Category Archives: Nature Notes

Nature Notes 10: Leave the leaves

Welcome to EMSWCD’s Nature Notes series! Nature Notes shares small moments and interesting observations from our property, as well as related natural history tidbits, on a weekly to monthly basis.

December 2ndth, 2019

Leave the leaves!

As 2019 draws to a close, you can help birds and pollinators (and save yourself some yardwork!) with some simple actions.

  • In your yard:
    Leave the leaves — and everything else! Beneficial insects (those that eat garden pests, pollinate flowers and vegetables, and feed birds) need shelter through the winter just like people do. They hide in the soil under leaf litter, between layers of bark and wood, in rock piles. Many pollinators also spend the winter in hollow standing stalks of woody shrubs. Birds depend on these insects for food through the winter and into the spring. Help them survive by leaving your garden natural this winter!

  • On your balcony, porch, or window:
    Many people help winter birds with feeders, but did you know you can also ensure a good crop of wild fruit and seeds next season by raising mason bees? These efficient early spring pollinators are safe and easy to raise, and their shelters take up no more space than a bird house. This is the time of year to start — call your local nurseries and farm supply stores to see if they have mason bee cocoons and nest supplies in stock.

Nature Notes 9: Helping protect the environment one choice at a time

A pollen-covered bumble bee visits a native Tiger lily flower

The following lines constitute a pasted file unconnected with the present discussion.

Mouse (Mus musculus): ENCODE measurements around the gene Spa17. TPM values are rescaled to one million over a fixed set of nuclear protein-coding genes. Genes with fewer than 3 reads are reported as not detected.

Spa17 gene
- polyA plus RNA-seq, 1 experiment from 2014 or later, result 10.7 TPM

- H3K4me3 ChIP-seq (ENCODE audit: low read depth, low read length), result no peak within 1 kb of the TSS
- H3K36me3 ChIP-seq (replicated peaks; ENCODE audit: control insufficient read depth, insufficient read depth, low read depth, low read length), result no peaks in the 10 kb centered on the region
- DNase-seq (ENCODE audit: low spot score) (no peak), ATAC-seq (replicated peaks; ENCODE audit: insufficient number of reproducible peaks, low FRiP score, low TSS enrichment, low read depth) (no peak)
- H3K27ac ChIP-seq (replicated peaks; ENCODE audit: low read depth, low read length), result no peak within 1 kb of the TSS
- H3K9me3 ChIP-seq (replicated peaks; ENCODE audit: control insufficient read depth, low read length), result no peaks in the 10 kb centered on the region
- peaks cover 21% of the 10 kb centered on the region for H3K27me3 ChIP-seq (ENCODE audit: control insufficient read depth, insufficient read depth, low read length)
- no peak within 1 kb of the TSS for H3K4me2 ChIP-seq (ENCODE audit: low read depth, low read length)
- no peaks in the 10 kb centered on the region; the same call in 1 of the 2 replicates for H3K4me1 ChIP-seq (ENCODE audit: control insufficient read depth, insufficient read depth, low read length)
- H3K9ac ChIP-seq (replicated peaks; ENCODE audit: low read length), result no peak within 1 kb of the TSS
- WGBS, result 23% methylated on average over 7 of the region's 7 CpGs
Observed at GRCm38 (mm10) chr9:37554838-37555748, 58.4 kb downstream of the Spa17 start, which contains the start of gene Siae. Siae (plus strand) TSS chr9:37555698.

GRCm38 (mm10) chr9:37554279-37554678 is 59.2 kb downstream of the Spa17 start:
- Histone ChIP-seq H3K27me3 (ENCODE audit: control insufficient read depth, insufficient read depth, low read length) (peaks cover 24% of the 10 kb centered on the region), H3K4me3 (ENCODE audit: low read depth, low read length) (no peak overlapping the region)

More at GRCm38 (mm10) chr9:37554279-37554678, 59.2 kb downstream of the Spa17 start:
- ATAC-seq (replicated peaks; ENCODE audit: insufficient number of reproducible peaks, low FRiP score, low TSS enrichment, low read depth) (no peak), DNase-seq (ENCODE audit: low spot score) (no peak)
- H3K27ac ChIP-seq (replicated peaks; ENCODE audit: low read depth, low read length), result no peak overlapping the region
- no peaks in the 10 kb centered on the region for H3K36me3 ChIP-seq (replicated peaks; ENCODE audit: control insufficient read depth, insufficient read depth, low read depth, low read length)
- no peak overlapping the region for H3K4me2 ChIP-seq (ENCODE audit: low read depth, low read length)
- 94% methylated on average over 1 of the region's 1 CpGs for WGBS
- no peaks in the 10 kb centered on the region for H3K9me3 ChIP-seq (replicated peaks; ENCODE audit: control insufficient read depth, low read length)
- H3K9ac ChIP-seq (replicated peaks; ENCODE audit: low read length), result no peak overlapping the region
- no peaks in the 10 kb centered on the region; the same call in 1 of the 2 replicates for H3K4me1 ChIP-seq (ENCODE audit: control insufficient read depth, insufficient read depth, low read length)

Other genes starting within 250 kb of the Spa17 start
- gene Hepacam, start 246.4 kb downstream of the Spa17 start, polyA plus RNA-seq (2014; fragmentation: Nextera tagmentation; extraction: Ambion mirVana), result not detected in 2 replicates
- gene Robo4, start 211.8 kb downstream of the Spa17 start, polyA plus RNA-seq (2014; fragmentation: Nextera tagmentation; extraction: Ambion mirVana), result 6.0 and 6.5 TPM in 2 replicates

Welcome to EMSWCD’s Nature Notes series! Nature Notes shares small moments and interesting observations from our property, as well as related natural history tidbits, on a weekly to monthly basis.

July 1stth, 2019

Helping protect the environment one choice at a time

Summer and vacation season are in full swing! As we head to the beach though, we are also hearing story after story of an environment in trouble. The good news is that there is a lot we can do. From the plants in our yard to the type of sunscreen we wear, our daily choices really do matter.

Planting with native plants has a cascading effect that makes the urban environment healthier for wildlife. Non-native and invasive species mean less food for insects, which in turn means less food for birds and fish. Invasive species are everywhere, even on EMSWCD grounds. Last summer we fought a large tree of heaven infestation; this summer we have manually removed English ivy, nutsedge, mullein, white sweetclover, yellow oxalis and several other invasive plants. Removing weeds by hand whenever possible is both good exercise and far better for the environment than using chemicals.
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Nature Notes 8: Plant Sales, Cultivars and Neonicotinoids, oh my!

Red flowering currant

Welcome to EMSWCD’s Nature Notes series! Nature Notes shares small moments and interesting observations from our property, as well as related natural history tidbits, on a weekly to monthly basis.

March 26thth, 2019

Plant Sales, Cultivars and Neonicotinoids, oh my!

Spring is here and it’s time to get those native plants in the ground! Here are a few things to keep in mind as you search for that perfect addition to your native plant garden. Read more

Nature Notes 7 – Leaves and snow